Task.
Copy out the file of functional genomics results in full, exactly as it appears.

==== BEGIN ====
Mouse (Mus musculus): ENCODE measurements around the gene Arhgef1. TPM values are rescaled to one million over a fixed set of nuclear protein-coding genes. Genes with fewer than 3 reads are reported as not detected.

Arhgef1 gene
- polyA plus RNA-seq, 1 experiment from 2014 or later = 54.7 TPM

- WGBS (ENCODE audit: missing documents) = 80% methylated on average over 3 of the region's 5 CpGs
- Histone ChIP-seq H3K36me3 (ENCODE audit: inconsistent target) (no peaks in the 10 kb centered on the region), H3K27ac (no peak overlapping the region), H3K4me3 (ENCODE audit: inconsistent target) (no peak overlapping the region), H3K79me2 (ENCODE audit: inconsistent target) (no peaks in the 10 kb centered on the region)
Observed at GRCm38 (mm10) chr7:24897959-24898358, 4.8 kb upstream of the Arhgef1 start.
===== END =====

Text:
Mouse (Mus musculus): ENCODE measurements around the gene Arhgef1. TPM values are rescaled to one million over a fixed set of nuclear protein-coding genes. Genes with fewer than 3 reads are reported as not detected.

Arhgef1 gene
- polyA plus RNA-seq, 1 experiment from 2014 or later = 54.7 TPM

- WGBS (ENCODE audit: missing documents) = 80% methylated on average over 3 of the region's 5 CpGs
- Histone ChIP-seq H3K36me3 (ENCODE audit: inconsistent target) (no peaks in the 10 kb centered on the region), H3K27ac (no peak overlapping the region), H3K4me3 (ENCODE audit: inconsistent target) (no peak overlapping the region), H3K79me2 (ENCODE audit: inconsistent target) (no peaks in the 10 kb centered on the region)
Observed at GRCm38 (mm10) chr7:24897959-24898358, 4.8 kb upstream of the Arhgef1 start.